McCloskey (2014) draws on Quantz’ (2011) work in her conceptualising of ritual, which she uses as a means to understand the culture of mathematics education—and especially how that culture manages to push back against reform initiatives. Similarly to others, Quantz defines ritual as “that aspect of action that is formalized, symbolic performance” (p. 36). By performance, he emphasises that rituals are not “simply instrumental,” but rather, are meant to be witnessed by others. The performance is symbolic in that it “represents things indirectly through association” (p. 38). Finally, it is formalised in that the ritual has an expected temporal and spatial organisation. McCloskey’s focus is on classroom-level rituals, rather than on rituals that might be identified in particular instances of mathematics learning or mathematics teaching, which is the phenomenon that we are interested in.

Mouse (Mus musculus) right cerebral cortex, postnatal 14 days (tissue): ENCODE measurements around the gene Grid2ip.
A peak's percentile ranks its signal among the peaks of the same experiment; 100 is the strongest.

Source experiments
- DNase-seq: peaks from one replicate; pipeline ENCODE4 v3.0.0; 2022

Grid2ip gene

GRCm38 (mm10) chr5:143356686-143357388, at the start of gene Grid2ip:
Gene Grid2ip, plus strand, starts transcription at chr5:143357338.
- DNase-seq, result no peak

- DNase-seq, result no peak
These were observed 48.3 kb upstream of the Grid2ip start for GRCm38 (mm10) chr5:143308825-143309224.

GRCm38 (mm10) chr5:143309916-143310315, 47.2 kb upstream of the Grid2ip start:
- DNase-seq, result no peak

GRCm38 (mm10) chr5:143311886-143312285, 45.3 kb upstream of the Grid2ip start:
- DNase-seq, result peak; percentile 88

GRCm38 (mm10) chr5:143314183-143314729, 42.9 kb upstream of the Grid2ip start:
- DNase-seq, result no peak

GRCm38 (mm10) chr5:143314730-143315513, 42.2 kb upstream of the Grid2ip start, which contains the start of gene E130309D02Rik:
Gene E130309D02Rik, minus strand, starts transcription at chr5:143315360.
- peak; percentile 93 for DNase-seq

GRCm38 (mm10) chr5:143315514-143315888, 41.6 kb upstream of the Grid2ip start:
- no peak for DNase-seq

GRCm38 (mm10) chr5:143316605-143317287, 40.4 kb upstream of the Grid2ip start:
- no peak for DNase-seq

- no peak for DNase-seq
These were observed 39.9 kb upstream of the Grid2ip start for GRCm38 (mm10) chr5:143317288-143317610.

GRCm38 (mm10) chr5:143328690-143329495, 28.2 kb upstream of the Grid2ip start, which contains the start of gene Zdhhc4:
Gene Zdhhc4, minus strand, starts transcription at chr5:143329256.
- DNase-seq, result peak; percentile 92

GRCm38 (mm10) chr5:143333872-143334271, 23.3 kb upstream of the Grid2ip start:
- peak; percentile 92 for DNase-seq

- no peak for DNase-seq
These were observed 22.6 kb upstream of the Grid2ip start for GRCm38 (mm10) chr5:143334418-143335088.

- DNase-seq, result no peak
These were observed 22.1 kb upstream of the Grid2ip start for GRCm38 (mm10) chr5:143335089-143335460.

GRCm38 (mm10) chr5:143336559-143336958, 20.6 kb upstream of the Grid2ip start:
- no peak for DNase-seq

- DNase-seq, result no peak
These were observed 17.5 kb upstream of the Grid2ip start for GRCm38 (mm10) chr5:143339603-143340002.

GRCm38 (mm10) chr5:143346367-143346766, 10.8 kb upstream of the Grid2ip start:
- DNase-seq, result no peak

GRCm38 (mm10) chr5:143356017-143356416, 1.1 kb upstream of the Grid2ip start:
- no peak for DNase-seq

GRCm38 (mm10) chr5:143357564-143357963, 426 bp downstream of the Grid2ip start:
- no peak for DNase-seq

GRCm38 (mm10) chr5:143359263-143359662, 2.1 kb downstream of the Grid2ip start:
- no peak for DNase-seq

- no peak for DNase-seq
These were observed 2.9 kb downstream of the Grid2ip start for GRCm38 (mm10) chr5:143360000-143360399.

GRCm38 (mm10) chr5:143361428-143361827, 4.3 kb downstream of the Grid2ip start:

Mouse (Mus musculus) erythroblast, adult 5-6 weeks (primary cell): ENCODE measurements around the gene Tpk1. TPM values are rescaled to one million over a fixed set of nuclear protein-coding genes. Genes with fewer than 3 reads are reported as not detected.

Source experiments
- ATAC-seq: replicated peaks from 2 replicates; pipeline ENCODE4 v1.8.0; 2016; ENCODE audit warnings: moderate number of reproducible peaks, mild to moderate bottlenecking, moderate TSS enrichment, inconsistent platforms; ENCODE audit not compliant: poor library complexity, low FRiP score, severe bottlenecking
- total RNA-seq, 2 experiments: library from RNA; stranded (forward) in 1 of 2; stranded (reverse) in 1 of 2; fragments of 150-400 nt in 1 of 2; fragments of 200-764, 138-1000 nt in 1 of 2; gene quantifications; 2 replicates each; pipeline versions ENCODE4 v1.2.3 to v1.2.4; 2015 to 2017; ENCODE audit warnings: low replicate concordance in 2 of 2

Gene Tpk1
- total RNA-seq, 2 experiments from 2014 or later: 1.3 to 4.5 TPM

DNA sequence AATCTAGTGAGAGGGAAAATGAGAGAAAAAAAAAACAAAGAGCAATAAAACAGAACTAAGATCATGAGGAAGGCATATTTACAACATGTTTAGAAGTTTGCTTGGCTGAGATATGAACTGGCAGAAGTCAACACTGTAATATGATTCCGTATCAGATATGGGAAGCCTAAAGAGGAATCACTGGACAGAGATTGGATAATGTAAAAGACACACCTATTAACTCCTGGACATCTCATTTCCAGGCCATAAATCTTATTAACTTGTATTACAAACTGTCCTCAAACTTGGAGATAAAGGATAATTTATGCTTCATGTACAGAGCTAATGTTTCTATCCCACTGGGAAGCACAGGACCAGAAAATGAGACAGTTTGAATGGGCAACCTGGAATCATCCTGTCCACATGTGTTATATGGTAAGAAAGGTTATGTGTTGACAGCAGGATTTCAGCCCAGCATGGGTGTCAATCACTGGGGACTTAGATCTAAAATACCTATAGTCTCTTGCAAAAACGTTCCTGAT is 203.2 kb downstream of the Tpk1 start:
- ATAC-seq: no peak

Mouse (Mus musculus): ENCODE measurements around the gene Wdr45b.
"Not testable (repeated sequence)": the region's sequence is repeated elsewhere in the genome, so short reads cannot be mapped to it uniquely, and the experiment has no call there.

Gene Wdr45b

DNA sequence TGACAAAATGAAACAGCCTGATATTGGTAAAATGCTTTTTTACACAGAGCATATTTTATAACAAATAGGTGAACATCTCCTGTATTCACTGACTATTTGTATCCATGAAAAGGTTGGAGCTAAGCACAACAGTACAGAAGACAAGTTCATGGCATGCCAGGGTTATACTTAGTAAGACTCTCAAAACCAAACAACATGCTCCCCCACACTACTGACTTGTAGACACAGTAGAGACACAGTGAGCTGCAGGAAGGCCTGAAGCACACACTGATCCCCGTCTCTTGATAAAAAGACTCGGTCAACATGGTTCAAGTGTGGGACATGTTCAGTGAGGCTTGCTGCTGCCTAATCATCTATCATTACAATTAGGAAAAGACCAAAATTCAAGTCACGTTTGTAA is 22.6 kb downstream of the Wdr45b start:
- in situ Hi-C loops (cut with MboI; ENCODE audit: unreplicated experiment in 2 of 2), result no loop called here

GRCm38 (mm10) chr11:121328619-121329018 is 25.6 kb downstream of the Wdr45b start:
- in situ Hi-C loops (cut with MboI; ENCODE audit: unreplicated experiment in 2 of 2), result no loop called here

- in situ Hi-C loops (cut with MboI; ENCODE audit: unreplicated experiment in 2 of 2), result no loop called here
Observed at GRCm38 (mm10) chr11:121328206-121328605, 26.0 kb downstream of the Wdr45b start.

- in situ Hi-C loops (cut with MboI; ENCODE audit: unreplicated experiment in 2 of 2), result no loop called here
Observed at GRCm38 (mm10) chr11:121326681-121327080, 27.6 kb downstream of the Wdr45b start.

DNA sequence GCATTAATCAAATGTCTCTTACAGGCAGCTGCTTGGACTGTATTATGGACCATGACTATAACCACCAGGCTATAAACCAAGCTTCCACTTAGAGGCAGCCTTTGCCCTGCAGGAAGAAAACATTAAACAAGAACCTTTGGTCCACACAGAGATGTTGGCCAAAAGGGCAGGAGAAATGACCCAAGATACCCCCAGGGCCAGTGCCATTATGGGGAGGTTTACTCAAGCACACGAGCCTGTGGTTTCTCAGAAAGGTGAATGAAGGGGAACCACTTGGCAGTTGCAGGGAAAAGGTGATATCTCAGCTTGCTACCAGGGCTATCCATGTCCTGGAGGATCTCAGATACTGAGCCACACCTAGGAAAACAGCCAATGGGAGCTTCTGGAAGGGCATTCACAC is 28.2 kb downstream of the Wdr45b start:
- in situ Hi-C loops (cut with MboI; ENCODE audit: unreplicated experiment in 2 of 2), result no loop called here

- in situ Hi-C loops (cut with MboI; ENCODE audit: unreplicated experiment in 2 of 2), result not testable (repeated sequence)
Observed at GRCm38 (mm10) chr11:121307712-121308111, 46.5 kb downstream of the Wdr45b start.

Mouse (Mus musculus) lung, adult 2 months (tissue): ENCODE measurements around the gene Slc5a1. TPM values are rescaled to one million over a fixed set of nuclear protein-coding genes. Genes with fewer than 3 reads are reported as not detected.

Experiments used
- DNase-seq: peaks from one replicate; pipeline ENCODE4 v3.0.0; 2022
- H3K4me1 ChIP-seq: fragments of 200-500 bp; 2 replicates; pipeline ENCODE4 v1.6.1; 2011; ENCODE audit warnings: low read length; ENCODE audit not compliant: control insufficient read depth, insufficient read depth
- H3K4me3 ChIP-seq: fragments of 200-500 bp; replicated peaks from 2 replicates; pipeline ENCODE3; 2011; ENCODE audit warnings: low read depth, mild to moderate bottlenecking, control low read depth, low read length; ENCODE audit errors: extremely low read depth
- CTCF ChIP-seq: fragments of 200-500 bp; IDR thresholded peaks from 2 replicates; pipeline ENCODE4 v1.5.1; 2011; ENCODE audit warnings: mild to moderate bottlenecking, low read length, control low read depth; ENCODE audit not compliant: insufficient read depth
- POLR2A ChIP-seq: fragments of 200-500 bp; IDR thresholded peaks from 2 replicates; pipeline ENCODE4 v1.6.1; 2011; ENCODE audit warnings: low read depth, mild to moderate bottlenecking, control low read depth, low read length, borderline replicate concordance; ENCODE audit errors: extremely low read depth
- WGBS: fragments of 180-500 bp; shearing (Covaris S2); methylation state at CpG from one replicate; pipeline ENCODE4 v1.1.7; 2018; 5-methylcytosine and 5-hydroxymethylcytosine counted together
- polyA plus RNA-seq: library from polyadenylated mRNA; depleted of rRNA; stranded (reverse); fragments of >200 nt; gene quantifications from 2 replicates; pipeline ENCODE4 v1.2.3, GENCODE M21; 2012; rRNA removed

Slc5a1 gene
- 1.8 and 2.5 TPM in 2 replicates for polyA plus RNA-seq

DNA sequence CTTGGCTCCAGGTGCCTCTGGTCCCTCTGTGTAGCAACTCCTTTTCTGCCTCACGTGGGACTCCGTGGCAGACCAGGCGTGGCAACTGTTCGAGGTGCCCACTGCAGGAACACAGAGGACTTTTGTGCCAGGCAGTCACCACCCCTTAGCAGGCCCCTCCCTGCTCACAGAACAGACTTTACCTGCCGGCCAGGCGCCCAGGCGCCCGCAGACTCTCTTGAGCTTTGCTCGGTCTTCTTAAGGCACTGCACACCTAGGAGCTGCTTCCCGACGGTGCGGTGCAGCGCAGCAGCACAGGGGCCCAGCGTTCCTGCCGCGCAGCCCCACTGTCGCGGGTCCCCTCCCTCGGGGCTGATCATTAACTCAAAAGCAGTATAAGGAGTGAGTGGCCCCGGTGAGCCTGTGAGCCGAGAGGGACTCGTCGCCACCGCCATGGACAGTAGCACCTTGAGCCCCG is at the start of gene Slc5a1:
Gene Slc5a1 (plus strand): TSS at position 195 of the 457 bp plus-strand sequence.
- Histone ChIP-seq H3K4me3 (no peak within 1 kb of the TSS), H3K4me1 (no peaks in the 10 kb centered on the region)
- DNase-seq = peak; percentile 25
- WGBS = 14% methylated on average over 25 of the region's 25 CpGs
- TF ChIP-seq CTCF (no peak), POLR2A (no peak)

This latter type of accounting can be found in Sfard’s (and colleagues) work on ritual, which focuses on discursive practises of both teachers and students. However, Sfard’s concept of ritual aligns with a more colloquial sense of ritual and is distinguished from both another types of discursive routine, namely explorations, and from practical routines, called deeds. The three kinds of routine differ according to the perceived goal of the performance. Deeds and explorations are geared, respectively, to changing the world and getting to know it. In contrast, rituals are socially oriented: they are acts of solidarity with those with whom they are performed (thus described, Sfard’s rituals have much in common with those of Quantz). Rituals are also seen as nascent forms of young children’s contact with the world. Indeed, if thinking is a special case of communication, and if communication begins as an inter-personal affair, this contact may only develop through other people. Sfard (2008) argues that ritualised discursive performance should not be put in opposition with what is called meaningful activity (again, this is a point of view shared by most anthropologists working on ritual). Nonetheless, she writes that, “the whole point in the ritual action is that it is strictly defined and followed with accuracy and precision so that different people can perform it in identical ways (possibly together)” (p. 244). Finally, Sfard states that rituals are “about performing, not about knowing,” because there is “no room for a substantiating narrative.” This framing of ritual reifies the dichotomy between thought and action identified by Bell, inasmuch as it erects a clear distinction between doing and thinking, even if not a sharp boundary.